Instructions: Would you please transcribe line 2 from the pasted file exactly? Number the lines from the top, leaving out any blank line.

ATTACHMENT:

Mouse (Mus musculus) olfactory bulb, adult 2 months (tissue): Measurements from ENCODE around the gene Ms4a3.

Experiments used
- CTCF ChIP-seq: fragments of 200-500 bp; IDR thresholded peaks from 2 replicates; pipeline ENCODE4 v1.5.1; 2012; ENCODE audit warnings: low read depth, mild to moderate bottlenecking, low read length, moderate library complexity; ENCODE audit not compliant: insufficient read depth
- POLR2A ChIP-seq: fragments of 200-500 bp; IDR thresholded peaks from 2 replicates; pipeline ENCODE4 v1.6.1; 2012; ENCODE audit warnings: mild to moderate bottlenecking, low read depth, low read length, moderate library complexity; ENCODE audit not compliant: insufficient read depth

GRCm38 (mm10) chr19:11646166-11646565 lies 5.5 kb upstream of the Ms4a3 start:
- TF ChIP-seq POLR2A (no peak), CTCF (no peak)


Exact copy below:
Experiments used